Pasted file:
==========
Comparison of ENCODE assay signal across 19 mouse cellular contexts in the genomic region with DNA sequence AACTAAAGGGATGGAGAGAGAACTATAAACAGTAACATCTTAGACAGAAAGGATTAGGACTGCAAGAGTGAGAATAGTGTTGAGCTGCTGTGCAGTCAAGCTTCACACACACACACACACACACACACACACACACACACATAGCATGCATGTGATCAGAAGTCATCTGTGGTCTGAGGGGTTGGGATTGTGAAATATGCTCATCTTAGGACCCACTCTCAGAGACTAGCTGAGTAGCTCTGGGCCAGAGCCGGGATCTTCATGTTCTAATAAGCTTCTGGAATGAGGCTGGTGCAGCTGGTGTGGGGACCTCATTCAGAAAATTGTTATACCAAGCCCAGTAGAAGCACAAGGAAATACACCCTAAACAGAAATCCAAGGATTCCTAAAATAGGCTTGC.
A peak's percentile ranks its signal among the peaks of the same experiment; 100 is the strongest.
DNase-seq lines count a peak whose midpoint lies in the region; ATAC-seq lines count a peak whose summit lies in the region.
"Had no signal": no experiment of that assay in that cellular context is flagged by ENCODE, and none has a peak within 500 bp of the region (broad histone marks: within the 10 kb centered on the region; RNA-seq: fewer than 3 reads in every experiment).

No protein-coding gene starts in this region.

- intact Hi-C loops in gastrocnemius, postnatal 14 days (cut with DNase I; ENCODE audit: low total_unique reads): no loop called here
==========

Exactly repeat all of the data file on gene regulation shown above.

Comparison of ENCODE assay signal across 19 mouse cellular contexts in the genomic region with DNA sequence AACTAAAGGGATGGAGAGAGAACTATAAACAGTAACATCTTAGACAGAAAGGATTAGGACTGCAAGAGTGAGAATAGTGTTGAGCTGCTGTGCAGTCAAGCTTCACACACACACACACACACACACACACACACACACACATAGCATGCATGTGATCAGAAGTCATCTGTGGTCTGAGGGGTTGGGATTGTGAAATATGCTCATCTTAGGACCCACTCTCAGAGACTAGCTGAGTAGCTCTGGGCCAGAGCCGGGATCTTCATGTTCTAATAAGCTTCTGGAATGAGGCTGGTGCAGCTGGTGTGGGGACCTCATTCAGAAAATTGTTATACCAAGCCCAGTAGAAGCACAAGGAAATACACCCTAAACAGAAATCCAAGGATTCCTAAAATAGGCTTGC.
A peak's percentile ranks its signal among the peaks of the same experiment; 100 is the strongest.
DNase-seq lines count a peak whose midpoint lies in the region; ATAC-seq lines count a peak whose summit lies in the region.
"Had no signal": no experiment of that assay in that cellular context is flagged by ENCODE, and none has a peak within 500 bp of the region (broad histone marks: within the 10 kb centered on the region; RNA-seq: fewer than 3 reads in every experiment).

No protein-coding gene starts in this region.

- intact Hi-C loops in gastrocnemius, postnatal 14 days (cut with DNase I; ENCODE audit: low total_unique reads): no loop called here